I’ve long been enamored by individuals who have the courage and confidence to think and act differently in pursuit of solving problems in our workplaces. It takes courage, self-confidence and a high-degree of risk tolerance to challenge conventional wisdom in environments fueled by the relentless pursuit of perfecting the status quo.
While we celebrate and write biographies for the CEOs who change the world, in my experience, the mavericks, heretics, and rebels who drive significant change operate somewhere in the middle of our firms. Here are three ways these individuals think and act differently as they strive to improve our organizations.
Three Behaviors of Those Who Think Differently and Succeed
1. They See Danger and Complacency in Success (and do something about it)
One of my favorite examples of thinking differently is Amy, a product manager who looked at the firm’s recent financial successes and overstuffed product roadmap and decided the business was in big trouble.
Her framing of the situation suggested the firm was about to fall victim to the Innovator’s Dilemma (Christensen). From her vantage point, the firm’s investment was focused on tweaking current offerings, with no thought to innovation or diversification. While the firm’s customers were experiencing significant market pressure and were experimenting with new technologies, her firm was riding on its market-leading history.
There was no future horizon exploration, and the assumptions underlying the business seemed to suggest the status quo in their industry would hold.
Instead of fighting the losing battle of arguing with management that the sky was falling, she shifted her product team’s view to markets and technologies far removed from the current business.
While the process of exploration, discovery, and innovation she led is book-worthy, the ultimate outcome was identifying new markets, partners, technologies, and opportunities for her firm. Today, this business is very different and significantly more diverse from the one that just a few years was so certain it would remain successful running in place.
2. They Spot and Seize Gray-Zone Opportunities
In my article, Leading and Succeeding in the Gray-Zone, I suggest: Every organization has gray-zones—these are the spaces that exist somewhere between functional, divisional, or positional boundaries. It’s no one’s land, yet the issues spanning the gray-zone are visible and often vexing to all parties.
Those who think and act differently are expert at spotting problems in these gaps and bringing the right resources to improving the situation, helping the firm and the people involved in the process. They work hard to earn credibility by engaging, involving, and empowering others in pursuit of making meaningful improvements.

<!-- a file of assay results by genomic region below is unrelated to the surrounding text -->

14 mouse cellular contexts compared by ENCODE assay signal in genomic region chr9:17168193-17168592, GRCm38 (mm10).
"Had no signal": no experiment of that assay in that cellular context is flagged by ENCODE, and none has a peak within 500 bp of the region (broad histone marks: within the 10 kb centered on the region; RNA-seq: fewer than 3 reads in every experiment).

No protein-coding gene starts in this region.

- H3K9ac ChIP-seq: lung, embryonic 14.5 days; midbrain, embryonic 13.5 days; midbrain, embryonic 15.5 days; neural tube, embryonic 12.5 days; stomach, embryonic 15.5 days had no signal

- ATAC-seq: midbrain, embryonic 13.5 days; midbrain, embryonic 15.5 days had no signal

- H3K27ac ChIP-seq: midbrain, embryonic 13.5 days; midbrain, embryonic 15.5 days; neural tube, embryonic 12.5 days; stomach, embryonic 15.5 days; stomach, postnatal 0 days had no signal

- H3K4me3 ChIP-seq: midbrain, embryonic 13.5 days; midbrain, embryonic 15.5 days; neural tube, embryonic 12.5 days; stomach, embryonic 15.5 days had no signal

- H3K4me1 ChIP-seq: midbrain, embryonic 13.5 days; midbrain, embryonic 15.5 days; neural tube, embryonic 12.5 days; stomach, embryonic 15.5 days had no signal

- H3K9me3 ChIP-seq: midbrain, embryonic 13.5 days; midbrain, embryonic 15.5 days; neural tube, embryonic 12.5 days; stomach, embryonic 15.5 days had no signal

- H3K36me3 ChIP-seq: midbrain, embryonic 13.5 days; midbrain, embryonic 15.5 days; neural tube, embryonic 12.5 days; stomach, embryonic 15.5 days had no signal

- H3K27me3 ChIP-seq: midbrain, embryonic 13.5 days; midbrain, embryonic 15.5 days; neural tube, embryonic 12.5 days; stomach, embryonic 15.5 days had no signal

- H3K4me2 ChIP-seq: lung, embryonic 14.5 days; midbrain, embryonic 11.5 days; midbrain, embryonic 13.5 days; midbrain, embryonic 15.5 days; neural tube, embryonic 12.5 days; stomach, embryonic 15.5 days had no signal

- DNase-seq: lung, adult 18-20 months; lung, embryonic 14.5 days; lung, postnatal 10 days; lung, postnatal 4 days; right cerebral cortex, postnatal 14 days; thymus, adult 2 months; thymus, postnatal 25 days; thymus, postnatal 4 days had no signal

One gray-zone leader, Brian, was a master at finding the gray-zone issues important to executives and executing upon them. Specifically, he tuned into the strategic imperatives and critical priorities emanating from the top and looked for the gaps and barriers to succeeding with those issues. Once the problem was apparent, with the support of his boss and other executives, he would assemble and lead teams in pursuit of solutions.
A core part of his approach—one that I believe propelled him to great success—involved shining the spotlight directly on the people on his project teams. Ultimately, Brian’s ability to connect himself with high-visibility projects coupled with his relentless focus on helping others gain credit for the successes, translated into tremendous credibility and a more significant leadership role
3. They Play Politics and Cultivate Clean Power
Brian in the example above is an astute observer and player in his firm’s political environment. Effectively, Brian is a master politician. He tunes in to the biggest challenges in the firm on the minds of top management, and he builds coalitions to execute on these issues, helping everyone along the way.
For many of us, the descriptor master politician conjures negative images, often based on poor experiences with political operators. However, remember, everywhere humans gather to do something, a political environment emerges. Those who cultivate power decide what gets done and who does what, while others serve as role players at the whim of the few with power. Tuning in to the rules of the political environment is essential for individual and group success.
Brian leverages his firm’s political environment for everyone’s gain. He reads the priorities and works to be visible as a successful coalition builder and problem-solver. And then he helps those who did the work gain visibility and success.
While Brian is also the beneficiary of added opportunities plus the power to decide what gets done and who does it, his approach to building and applying what I term “clean power” creates a spiral of success for everyone involved.
Political agility is often the difference-maker in the success of someone who thinks and acts differently. The ability to read the political environment, tune-in to the significant issues, and bring the right resources to bear to fix them, are essential skills for success.
The Bottom-Line for Now:
There’s a lot of conventional wisdom holding us hostage to old thinking in our firms. In my experience, it pays to listen hard and to strive to understand what the mavericks, heretics, and revolutionaries have to say. You might find yourself thinking and acting differently in the process.